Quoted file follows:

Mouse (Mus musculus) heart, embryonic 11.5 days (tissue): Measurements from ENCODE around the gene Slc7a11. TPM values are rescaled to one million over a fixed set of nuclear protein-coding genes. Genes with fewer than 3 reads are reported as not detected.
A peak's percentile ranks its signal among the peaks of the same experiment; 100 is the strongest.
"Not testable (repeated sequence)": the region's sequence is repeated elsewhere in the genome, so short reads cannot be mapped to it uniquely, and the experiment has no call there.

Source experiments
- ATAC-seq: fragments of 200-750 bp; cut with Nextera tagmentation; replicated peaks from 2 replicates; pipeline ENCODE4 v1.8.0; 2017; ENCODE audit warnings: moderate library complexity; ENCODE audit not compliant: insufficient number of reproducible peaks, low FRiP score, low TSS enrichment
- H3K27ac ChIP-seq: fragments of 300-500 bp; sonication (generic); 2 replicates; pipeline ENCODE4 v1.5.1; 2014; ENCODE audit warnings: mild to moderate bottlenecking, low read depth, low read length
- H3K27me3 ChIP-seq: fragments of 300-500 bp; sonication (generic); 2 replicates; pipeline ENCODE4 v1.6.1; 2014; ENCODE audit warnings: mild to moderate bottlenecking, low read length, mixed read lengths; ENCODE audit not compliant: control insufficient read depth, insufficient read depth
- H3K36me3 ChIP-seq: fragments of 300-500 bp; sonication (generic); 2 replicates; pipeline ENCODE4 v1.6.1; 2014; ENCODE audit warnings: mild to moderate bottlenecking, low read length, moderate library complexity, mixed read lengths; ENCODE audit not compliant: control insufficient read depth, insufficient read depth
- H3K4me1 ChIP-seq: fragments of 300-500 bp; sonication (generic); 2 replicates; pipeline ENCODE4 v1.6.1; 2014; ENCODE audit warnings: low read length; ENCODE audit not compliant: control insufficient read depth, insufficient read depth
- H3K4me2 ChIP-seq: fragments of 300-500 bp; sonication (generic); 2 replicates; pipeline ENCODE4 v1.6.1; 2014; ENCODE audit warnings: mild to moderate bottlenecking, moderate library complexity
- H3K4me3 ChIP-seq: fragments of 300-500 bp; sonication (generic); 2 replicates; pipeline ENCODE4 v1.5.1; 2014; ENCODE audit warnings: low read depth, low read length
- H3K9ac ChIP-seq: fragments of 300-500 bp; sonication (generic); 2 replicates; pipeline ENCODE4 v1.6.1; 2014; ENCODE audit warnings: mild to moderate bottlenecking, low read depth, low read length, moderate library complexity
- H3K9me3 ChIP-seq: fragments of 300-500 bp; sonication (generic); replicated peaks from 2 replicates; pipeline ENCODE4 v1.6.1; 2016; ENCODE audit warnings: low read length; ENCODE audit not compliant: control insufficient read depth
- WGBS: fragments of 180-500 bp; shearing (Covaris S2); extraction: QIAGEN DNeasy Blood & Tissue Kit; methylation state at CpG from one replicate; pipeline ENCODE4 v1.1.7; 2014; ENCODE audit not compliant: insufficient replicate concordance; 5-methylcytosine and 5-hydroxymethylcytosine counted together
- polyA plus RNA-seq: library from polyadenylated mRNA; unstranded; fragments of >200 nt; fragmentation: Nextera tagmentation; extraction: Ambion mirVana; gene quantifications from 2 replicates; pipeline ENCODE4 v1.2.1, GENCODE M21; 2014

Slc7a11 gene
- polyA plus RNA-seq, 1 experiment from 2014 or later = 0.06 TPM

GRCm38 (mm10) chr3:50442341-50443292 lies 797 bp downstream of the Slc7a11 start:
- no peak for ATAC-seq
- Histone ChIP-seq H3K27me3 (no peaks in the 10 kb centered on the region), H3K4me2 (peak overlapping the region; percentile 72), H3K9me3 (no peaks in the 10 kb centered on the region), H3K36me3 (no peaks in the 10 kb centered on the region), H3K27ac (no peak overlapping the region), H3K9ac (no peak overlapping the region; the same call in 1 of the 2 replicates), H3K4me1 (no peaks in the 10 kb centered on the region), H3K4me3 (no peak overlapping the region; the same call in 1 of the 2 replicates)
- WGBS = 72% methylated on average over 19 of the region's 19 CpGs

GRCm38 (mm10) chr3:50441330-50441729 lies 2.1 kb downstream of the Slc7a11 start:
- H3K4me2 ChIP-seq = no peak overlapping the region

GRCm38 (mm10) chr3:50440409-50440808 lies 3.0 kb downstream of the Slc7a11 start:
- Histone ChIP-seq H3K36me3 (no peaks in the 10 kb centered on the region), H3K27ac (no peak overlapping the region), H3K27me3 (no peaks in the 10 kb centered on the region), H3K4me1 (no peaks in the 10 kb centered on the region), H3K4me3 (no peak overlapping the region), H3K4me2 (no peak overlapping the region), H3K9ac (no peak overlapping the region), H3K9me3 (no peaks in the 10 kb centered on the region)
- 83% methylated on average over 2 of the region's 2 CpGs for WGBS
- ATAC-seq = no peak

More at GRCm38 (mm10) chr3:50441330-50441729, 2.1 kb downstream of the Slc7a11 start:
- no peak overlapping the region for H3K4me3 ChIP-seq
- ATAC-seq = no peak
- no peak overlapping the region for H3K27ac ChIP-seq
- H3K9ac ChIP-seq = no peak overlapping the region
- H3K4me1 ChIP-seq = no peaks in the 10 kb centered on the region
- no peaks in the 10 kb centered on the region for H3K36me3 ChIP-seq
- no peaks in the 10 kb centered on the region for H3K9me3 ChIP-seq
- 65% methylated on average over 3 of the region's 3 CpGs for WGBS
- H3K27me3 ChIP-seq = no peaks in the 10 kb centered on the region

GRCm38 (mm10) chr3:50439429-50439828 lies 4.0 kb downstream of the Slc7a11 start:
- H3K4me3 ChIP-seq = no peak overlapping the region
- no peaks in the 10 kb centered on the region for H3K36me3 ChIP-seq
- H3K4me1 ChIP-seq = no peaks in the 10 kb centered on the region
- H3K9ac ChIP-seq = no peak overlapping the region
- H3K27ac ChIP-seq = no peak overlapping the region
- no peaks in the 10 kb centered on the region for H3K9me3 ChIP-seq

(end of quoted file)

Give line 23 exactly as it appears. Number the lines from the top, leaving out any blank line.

- H3K4me2 ChIP-seq = no peak overlapping the region